One of my favorite parts of living in Vermont now, and New Hampshire growing up, are all of the lakes that we get to enjoy. You can throw a rock in any direction and find a body of water that I would love to spend the day fishing, kayaking, tubing, water skiing, and swimming. I spent a lot of time with my family doing all of those things on Lake Sunapee in New Hampshire, which is only an hour away from the shop, and I get nostalgic thinking of the good times that I spent on the boat fishing with my grandfather, or my dad teaching me how to water ski (which I’m still terrible at).
Of all the time that I’ve spent in and around water, it never crossed my mind that a timber frame boat house even existed, until I started at Vermont Timber Works. We have done several boat houses, but we will focus on Crystal Lake in Quebec Canada, where we erected a very impressive boat house in 2013.
As you can imagine, there are a number of challenges inherent with building a frame over water, let me take you through the steps necessary to complete a build like this.
1.) Client approaches us with the Timber Boat House concept:
In this case the customer approached us in November hoping to have their Boat House ready for the summer sun. It can take anywhere from a month and a half to 3 months and beyond to get the materials ordered and fabricated, depending on the materials, complexity of design and so on. In this case the timing was perfect, the water on the lake would be lower because of the winter time, and give us enough time to get the structure fabricated and ready to raise before a boat hit the water.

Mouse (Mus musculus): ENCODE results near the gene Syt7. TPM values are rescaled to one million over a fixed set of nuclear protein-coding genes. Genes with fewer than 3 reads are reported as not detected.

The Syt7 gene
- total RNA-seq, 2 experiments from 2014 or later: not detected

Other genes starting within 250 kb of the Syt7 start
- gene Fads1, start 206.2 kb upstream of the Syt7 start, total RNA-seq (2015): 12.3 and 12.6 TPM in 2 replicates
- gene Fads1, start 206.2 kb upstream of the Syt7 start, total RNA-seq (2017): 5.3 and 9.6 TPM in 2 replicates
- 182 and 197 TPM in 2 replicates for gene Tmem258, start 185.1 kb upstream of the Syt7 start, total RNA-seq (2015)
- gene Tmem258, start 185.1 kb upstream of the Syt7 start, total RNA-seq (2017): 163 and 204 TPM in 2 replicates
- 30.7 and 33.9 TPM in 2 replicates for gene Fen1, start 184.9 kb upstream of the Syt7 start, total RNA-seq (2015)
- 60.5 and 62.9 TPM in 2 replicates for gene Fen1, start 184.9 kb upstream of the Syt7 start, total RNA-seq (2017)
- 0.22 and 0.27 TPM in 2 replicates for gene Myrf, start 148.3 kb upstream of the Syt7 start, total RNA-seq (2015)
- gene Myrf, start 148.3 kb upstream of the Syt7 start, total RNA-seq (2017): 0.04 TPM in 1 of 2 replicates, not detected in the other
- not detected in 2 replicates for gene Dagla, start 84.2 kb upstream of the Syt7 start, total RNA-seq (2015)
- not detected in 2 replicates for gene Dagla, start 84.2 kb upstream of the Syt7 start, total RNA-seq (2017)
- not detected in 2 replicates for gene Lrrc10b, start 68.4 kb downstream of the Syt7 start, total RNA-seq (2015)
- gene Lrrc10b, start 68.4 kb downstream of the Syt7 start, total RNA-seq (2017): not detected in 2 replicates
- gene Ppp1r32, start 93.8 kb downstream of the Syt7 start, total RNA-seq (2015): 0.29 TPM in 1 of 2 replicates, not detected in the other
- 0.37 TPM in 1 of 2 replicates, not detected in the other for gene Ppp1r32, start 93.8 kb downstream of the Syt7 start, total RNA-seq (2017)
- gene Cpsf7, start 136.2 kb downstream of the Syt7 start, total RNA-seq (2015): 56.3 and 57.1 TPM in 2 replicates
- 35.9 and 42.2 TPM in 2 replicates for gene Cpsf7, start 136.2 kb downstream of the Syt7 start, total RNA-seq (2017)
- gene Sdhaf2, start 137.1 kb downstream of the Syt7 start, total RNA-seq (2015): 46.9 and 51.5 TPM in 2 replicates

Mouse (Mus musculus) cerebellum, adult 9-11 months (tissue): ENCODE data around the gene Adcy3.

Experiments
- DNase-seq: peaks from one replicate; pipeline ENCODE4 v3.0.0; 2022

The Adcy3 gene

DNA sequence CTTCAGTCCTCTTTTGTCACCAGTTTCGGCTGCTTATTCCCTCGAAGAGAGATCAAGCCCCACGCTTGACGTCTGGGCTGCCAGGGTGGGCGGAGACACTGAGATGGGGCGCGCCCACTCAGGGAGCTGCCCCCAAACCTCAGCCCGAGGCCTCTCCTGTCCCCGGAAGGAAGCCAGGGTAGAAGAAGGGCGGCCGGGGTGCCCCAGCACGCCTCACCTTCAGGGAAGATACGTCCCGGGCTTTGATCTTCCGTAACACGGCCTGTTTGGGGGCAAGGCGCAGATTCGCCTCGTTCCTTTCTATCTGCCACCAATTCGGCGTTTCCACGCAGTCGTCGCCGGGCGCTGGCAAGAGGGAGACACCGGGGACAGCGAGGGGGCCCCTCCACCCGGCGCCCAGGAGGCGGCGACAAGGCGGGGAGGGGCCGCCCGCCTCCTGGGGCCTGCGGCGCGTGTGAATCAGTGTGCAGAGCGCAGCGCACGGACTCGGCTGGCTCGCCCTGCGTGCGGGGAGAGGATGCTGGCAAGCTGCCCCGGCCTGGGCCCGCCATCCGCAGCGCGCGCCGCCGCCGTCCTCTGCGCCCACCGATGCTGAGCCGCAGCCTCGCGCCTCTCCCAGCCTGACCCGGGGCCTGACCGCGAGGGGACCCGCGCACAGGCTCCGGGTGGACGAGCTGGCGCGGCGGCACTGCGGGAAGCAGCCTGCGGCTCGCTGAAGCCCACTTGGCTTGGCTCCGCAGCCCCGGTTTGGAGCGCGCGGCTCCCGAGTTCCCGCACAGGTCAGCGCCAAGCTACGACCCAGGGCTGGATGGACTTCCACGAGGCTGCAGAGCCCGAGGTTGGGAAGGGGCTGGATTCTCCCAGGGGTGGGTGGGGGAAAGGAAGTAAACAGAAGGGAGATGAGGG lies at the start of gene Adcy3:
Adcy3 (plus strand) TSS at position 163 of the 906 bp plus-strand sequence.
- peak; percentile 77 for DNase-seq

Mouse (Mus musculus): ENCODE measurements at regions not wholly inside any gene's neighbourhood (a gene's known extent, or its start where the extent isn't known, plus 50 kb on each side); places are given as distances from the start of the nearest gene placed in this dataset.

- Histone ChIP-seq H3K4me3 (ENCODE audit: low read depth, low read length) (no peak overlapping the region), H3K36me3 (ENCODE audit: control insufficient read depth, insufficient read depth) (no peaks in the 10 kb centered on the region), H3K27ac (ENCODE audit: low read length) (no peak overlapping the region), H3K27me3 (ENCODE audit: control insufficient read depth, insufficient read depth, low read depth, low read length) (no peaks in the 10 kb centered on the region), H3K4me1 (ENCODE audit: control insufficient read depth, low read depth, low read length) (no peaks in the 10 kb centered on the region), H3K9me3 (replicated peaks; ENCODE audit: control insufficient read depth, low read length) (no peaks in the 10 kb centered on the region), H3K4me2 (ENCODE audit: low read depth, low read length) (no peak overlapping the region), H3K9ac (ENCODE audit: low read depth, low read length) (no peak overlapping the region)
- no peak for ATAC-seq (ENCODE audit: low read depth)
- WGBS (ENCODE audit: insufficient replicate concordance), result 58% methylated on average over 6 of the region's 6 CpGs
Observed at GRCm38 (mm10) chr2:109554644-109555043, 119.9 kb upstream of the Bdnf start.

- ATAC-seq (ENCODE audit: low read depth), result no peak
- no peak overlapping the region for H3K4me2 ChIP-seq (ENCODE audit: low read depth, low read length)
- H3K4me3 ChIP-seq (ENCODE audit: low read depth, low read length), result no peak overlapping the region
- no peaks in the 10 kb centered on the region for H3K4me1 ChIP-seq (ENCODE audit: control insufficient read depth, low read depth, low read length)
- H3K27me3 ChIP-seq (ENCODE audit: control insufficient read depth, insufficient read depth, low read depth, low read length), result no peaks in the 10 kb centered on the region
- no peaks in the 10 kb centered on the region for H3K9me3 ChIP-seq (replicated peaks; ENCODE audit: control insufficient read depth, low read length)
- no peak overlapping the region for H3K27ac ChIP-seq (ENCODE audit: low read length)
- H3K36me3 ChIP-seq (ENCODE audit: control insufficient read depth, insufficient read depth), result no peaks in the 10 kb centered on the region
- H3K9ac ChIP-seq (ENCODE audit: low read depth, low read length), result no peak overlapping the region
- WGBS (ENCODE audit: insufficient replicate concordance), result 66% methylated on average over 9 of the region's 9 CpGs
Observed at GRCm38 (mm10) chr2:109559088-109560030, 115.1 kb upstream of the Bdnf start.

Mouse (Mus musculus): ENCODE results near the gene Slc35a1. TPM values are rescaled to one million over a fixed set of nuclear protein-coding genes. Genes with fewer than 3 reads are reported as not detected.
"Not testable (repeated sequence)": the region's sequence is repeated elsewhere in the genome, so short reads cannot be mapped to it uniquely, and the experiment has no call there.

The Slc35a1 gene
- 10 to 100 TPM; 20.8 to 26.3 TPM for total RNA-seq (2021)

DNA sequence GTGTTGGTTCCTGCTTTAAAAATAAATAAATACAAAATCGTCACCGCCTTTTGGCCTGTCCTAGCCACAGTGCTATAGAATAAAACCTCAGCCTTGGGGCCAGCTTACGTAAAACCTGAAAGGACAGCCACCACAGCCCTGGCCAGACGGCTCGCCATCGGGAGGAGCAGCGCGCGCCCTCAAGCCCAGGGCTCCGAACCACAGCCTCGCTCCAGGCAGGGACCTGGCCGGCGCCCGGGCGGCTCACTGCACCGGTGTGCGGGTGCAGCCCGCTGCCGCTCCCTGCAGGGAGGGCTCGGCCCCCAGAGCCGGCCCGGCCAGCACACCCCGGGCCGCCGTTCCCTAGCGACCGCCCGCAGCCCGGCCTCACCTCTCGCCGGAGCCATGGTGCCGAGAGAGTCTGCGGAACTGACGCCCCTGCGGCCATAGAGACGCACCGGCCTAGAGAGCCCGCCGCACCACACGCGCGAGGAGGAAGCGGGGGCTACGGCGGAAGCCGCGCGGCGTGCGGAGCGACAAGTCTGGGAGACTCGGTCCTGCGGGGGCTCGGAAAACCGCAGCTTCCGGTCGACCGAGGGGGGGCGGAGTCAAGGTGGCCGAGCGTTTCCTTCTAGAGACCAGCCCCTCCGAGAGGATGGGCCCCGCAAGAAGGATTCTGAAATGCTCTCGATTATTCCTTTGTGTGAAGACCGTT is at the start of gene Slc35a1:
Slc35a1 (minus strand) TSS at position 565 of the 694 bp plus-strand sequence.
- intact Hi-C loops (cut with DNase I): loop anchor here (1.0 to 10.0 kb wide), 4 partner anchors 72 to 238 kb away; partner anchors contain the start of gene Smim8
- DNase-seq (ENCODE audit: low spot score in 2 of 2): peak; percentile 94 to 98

2.) Ideas are bounced back and forth until a design is decided on:
When the sales crew has narrowed down the vision of our customers, and we feel that we are on the same page, we take the concept to Rick, our estimator, to do a takeoff. Ricky will do a rough pencil sketch of the structure, and generate a materials list for pricing from our suppliers. When the customer tells us that we are headed in the right direction we can do a 3D model to give the client a living drawing that they can “walk through”, “flyover”, “zoom”, etc. The model really shows off what the structure will look like/accomplish.
3.) Materials are ordered after numerous redesigns, and fabrication starts in February:
More times than not we give a proposal for an initial design, and there will be some changes that the client would like to incorporate, we are more than happy to go back to the drawing board, when you have waited a long time to build your dream home, barn, boat house or whatever it may be, we want you to feel that you are getting exactly what you want.
4.) The pride of our craftsmen kick into high gear and they start churning out hand cut timber frames:
Vermont Timber Works chooses to fabricate our timbers frames the way that the trade started, we don’t use a computer program to layout and then cut our timbers. We have master craftsmen/craftswomen layout and cut all of our timbers by hand, attention to detail and very high expectations are what set us apart. One of the very cool features of this boat house is the flare that we put on the rafter tails. This give the structure a unique feel.
5.) The Boat House is complete and ready for some summer fun in the sun (after the lake melts):
You may have to use your imagination for this portion of the post, but imagine the sun shining down on you as you enjoy an ice cold glass of lemonade in the cabana, you look across the lake and it’s begging for you to take the boat out, you walk across the cat walk and fire up the engine, as the wind blows through your hair you look back and see your beautiful new timber framed boat house. Call me crazy, but that sounds like a pretty good afternoon!
Thank you for stopping by our timber framers’ blog! If you like this timber frame boat house, or have any timber work questions, we invite you to get in contact, ask an expert, or share your thoughts in the comment section below!